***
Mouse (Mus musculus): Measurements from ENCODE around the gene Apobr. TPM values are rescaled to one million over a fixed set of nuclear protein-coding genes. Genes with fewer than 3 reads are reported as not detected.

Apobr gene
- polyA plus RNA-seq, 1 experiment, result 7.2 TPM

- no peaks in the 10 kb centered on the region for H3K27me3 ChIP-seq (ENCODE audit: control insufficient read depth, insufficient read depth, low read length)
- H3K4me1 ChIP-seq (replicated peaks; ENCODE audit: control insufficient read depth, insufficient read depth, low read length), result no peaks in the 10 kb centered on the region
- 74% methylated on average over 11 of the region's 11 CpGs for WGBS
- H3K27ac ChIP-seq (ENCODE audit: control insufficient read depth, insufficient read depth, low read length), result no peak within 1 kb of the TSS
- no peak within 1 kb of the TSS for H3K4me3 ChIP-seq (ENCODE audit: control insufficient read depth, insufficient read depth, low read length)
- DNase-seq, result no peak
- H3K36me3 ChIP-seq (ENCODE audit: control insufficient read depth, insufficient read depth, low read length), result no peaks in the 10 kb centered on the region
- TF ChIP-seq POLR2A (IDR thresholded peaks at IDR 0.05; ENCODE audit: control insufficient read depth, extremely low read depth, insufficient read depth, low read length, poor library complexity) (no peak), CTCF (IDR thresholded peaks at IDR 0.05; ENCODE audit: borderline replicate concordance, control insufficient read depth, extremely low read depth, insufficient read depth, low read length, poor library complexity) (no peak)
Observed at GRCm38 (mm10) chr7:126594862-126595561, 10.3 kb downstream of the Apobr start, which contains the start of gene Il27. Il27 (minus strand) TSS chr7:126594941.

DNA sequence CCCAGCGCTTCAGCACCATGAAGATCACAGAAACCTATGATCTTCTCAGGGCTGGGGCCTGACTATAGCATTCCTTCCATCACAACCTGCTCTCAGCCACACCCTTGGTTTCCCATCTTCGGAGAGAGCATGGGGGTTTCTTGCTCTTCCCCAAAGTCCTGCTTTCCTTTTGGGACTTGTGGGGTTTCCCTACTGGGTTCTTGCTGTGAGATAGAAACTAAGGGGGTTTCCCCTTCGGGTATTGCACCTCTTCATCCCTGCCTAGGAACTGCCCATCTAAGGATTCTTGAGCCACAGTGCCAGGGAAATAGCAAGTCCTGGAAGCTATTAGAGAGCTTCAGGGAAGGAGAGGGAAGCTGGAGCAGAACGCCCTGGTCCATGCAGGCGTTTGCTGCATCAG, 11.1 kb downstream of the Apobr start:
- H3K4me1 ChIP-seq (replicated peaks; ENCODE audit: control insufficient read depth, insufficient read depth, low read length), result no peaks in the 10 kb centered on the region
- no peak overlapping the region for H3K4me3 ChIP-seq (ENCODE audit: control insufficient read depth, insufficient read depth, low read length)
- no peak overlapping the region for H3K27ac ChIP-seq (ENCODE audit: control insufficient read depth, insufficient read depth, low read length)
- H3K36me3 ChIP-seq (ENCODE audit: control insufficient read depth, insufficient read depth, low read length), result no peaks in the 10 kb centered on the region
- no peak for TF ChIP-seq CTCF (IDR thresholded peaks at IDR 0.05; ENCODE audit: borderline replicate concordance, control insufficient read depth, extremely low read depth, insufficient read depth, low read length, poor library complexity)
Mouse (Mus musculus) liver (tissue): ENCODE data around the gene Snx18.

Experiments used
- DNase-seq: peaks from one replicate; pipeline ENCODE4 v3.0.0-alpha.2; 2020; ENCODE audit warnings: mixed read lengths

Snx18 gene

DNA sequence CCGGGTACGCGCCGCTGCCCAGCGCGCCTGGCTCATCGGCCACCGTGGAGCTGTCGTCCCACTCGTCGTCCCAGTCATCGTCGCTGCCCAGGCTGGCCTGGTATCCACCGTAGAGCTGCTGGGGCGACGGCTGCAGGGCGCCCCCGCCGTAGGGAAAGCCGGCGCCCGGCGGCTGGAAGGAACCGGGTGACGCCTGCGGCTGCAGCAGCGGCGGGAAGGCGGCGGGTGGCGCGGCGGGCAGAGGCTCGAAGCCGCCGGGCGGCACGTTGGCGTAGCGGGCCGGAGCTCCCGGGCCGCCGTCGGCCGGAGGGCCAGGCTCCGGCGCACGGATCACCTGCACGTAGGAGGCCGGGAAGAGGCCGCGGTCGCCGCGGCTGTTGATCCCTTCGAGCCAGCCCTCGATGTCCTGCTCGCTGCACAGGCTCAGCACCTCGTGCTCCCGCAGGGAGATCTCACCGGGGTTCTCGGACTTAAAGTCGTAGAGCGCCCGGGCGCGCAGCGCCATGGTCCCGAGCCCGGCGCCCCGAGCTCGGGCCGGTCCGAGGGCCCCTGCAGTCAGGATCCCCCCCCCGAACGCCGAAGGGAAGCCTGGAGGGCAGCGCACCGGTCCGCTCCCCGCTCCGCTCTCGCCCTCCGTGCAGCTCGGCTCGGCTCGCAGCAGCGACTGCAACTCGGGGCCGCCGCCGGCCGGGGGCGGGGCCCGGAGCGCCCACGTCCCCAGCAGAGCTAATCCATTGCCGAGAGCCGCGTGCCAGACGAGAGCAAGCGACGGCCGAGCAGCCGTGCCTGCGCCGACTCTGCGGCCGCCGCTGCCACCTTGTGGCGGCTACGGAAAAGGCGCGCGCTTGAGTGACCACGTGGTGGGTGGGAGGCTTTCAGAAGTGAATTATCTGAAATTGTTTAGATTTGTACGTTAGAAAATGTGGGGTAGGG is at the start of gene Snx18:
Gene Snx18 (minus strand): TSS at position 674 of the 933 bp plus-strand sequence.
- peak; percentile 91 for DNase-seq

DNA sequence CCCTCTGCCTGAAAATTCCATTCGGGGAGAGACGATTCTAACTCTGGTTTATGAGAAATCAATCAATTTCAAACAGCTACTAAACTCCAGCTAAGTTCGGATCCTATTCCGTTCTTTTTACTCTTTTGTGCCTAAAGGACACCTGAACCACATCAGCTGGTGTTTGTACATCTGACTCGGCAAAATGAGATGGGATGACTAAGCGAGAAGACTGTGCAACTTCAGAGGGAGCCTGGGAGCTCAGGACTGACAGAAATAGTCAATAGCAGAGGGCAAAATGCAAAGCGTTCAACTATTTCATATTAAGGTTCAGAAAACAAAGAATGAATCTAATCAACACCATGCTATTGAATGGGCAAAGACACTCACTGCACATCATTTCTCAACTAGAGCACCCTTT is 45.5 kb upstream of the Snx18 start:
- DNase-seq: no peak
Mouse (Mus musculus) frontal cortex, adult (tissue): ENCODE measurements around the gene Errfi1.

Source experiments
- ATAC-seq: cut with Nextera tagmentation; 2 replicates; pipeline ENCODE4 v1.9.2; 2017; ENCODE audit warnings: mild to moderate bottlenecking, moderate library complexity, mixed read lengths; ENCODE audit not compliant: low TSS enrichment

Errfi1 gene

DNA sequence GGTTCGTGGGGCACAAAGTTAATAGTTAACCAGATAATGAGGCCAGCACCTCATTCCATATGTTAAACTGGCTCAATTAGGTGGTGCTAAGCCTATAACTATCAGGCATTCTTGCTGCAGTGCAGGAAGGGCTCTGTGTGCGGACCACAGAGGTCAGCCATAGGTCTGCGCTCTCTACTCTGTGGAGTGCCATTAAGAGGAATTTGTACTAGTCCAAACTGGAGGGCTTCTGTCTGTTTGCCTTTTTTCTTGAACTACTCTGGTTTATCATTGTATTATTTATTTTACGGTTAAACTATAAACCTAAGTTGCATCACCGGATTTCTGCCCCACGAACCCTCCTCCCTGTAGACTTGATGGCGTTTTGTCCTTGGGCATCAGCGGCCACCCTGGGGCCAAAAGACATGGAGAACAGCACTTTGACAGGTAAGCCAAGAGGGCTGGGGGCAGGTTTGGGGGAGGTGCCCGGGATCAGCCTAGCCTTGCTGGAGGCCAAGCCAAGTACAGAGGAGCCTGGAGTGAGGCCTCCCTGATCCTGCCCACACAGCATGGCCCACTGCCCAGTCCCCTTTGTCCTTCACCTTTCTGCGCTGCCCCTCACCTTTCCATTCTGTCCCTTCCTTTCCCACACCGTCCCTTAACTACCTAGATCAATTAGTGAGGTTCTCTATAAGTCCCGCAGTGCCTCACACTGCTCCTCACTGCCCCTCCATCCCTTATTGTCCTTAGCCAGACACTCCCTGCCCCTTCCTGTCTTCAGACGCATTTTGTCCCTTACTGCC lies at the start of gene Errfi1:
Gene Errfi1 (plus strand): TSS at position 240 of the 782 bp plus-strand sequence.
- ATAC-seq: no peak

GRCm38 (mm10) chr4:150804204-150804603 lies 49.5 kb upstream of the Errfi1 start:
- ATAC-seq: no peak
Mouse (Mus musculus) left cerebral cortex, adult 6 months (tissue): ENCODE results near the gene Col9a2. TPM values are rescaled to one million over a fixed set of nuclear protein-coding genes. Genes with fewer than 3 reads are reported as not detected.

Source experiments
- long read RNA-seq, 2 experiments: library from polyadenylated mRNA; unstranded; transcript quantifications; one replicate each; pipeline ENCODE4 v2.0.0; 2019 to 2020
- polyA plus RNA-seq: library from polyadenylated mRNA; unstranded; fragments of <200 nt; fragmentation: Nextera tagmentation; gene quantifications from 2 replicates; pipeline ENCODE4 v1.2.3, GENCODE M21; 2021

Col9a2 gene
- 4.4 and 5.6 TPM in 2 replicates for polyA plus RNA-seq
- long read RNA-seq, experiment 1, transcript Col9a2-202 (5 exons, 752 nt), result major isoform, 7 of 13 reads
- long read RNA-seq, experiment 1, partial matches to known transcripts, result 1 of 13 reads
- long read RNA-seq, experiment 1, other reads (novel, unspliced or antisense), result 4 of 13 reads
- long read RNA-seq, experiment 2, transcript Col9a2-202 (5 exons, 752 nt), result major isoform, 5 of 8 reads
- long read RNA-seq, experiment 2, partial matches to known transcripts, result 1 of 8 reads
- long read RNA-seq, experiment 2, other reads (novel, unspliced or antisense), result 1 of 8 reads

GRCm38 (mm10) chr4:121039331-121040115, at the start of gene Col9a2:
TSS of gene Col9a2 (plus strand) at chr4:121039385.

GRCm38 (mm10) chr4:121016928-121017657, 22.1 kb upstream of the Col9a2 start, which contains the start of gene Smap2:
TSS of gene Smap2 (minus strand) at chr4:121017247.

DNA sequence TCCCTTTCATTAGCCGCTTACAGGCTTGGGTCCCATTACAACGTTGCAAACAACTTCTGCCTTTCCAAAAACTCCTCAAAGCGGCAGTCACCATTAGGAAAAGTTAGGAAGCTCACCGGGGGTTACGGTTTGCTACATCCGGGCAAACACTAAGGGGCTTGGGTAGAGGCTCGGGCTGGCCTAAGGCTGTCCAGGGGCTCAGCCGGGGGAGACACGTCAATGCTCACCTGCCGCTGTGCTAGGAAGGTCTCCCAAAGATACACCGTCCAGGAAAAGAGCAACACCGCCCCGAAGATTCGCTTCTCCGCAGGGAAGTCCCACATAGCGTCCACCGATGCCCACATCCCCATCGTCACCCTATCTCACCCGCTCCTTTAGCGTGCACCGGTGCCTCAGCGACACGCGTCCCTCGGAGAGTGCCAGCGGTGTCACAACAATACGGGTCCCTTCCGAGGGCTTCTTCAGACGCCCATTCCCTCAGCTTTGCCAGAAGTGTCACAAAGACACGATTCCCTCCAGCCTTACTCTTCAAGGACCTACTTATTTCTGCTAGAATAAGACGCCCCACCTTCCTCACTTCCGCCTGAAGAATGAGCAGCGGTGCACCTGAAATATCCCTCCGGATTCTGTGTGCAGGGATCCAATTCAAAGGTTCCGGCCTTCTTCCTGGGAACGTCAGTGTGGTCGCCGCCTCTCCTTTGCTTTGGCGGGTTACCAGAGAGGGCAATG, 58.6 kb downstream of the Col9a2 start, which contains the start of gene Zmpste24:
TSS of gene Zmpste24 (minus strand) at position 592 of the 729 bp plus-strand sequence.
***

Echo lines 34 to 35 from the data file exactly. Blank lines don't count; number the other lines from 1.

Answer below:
- ATAC-seq: no peak

GRCm38 (mm10) chr4:150804204-150804603 lies 49.5 kb upstream of the Errfi1 start: